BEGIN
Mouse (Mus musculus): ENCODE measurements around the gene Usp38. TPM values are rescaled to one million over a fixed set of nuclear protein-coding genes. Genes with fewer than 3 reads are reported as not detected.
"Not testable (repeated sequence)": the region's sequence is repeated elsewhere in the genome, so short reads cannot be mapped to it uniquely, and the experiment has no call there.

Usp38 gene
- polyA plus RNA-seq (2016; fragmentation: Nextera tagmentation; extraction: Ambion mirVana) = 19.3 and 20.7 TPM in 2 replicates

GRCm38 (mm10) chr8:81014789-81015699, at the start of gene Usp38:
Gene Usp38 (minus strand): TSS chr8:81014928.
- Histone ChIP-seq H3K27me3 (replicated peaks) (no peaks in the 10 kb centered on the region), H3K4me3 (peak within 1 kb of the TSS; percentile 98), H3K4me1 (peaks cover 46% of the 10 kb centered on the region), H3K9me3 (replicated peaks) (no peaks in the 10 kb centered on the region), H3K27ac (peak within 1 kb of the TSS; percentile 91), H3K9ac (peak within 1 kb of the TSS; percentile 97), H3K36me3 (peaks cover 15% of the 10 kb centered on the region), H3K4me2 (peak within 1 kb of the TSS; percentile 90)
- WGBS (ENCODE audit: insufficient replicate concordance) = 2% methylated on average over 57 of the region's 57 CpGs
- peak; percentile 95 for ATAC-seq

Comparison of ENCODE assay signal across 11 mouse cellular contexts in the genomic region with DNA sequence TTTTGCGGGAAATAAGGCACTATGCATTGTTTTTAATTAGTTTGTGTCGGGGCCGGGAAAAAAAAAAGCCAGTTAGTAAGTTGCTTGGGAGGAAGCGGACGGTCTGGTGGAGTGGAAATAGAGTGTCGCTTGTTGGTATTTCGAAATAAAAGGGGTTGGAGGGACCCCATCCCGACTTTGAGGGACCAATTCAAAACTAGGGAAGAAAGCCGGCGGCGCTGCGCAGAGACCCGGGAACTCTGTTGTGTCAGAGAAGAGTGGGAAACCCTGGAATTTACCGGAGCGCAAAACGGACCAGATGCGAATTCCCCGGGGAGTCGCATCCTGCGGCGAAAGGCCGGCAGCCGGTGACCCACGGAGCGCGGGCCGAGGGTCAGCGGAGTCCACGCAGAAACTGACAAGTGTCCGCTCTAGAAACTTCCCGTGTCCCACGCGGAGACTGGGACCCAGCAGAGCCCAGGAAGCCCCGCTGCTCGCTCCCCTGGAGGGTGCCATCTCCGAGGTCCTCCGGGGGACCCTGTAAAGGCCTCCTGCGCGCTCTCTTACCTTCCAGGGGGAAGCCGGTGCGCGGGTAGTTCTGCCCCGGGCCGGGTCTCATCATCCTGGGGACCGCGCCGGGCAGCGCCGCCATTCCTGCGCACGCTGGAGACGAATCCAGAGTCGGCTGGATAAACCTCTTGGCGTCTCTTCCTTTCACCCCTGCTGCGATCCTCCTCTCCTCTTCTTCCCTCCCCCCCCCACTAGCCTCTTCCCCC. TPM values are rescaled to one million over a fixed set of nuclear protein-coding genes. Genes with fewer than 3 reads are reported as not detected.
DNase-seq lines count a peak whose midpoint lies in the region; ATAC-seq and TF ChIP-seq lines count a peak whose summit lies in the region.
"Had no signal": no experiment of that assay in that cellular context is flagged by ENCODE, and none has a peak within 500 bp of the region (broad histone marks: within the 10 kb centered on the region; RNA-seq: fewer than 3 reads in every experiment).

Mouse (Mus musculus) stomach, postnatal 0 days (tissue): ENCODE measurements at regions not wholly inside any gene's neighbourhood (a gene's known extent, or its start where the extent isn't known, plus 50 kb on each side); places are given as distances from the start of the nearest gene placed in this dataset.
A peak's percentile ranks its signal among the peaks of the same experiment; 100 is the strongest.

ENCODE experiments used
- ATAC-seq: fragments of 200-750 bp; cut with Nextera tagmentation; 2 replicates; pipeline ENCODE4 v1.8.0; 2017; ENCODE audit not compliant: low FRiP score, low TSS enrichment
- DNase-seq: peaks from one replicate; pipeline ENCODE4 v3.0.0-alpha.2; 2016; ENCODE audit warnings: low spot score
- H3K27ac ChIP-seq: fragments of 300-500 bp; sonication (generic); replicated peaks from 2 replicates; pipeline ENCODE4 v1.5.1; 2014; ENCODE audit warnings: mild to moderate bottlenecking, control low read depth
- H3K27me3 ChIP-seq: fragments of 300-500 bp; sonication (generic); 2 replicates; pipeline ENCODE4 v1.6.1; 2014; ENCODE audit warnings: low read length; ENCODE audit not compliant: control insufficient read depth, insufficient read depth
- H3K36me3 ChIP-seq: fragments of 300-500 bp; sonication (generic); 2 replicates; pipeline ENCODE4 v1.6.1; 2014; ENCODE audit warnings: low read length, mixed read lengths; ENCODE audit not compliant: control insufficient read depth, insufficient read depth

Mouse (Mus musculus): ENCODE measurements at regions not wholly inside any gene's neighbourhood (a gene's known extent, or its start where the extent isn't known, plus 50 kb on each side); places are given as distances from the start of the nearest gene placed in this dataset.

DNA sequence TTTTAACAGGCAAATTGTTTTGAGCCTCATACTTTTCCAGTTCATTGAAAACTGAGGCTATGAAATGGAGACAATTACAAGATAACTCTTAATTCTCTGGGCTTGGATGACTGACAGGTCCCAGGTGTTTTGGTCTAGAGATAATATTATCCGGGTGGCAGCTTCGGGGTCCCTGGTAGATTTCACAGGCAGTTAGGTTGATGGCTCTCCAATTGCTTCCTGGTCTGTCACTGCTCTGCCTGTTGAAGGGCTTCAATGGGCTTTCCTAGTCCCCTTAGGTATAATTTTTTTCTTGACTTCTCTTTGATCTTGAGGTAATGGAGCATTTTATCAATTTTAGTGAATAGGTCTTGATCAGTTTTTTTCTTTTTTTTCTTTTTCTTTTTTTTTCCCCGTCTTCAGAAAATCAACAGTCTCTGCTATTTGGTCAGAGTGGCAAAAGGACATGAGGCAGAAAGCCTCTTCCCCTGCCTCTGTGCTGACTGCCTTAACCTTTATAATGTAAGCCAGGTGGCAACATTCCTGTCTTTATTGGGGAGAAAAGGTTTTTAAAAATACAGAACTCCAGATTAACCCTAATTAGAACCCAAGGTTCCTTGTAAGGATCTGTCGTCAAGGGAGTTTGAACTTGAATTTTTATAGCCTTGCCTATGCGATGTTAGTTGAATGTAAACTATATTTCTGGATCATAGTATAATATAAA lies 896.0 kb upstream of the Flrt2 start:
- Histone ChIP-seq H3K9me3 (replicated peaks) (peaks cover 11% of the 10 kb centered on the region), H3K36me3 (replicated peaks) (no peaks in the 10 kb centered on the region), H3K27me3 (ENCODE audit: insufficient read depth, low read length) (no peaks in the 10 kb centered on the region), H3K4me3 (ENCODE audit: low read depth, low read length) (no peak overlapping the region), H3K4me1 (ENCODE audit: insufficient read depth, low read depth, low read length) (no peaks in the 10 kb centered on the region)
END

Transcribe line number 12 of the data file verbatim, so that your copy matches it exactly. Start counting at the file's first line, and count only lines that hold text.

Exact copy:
"Had no signal": no experiment of that assay in that cellular context is flagged by ENCODE, and none has a peak within 500 bp of the region (broad histone marks: within the 10 kb centered on the region; RNA-seq: fewer than 3 reads in every experiment).